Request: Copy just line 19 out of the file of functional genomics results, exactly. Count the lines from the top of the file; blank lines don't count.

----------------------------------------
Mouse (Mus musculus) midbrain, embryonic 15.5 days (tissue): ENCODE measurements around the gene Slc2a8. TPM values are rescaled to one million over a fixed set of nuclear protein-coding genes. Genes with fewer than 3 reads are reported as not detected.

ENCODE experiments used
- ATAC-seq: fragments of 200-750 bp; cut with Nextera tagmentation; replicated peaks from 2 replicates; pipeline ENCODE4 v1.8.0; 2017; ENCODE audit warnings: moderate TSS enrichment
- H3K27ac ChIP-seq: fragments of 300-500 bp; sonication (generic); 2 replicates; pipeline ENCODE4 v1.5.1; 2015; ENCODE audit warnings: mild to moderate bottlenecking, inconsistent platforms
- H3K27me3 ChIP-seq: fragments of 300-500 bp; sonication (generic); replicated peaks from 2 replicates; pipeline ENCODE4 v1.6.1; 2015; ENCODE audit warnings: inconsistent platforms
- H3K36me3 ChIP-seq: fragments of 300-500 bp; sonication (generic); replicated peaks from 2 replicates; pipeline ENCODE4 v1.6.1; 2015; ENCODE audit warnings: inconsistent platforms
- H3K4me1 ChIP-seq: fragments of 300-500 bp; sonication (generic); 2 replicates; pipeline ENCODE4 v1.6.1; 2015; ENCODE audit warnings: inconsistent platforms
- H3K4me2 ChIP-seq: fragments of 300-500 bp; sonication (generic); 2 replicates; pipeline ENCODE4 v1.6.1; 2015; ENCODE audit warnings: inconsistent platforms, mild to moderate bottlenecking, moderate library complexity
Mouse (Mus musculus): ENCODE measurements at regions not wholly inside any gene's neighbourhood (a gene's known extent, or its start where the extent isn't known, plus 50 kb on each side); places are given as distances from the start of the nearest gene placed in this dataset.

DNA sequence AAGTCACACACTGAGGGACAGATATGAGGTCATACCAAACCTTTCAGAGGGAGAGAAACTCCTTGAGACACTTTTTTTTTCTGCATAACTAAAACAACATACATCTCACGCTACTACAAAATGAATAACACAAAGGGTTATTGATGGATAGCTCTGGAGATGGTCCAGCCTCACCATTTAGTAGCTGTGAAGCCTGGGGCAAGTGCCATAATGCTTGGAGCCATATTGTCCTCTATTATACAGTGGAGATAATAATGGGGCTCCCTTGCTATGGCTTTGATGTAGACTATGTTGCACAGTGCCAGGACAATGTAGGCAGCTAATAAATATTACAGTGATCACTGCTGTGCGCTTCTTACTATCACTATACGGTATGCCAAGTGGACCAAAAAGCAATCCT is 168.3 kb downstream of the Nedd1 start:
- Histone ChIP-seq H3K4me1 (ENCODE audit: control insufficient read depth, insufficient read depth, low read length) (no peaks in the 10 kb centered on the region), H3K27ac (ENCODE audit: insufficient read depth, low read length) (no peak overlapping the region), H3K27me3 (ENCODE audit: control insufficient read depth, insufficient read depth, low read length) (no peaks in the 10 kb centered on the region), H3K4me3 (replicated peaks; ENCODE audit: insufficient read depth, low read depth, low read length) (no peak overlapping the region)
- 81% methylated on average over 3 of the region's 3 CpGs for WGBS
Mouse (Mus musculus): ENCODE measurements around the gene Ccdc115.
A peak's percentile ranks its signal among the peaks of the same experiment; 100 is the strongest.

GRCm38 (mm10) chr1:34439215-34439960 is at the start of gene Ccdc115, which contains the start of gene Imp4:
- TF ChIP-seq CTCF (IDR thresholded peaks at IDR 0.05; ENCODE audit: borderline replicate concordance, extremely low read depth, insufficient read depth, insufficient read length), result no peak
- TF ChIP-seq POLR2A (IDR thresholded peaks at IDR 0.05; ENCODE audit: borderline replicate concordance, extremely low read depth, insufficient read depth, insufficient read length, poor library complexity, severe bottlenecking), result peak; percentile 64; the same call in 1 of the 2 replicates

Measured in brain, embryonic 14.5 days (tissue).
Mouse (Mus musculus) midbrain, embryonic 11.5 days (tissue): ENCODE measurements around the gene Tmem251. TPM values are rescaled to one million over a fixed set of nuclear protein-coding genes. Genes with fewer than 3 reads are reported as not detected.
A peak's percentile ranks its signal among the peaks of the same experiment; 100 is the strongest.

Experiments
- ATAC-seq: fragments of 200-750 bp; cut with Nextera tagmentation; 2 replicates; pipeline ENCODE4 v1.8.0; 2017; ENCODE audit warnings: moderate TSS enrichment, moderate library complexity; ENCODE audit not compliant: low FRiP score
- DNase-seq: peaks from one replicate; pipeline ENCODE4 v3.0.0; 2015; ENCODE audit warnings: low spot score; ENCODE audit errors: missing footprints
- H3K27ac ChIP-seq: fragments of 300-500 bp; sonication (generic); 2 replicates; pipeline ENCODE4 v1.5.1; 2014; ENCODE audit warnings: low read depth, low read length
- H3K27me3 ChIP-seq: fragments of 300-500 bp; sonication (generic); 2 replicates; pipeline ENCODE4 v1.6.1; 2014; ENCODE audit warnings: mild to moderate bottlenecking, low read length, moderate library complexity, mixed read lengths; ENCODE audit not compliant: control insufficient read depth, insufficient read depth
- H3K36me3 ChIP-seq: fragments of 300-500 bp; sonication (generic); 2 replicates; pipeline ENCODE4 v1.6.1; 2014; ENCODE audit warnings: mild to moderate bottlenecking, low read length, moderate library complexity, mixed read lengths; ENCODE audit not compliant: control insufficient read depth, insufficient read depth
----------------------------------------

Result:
Mouse (Mus musculus) midbrain, embryonic 11.5 days (tissue): ENCODE measurements around the gene Tmem251. TPM values are rescaled to one million over a fixed set of nuclear protein-coding genes. Genes with fewer than 3 reads are reported as not detected.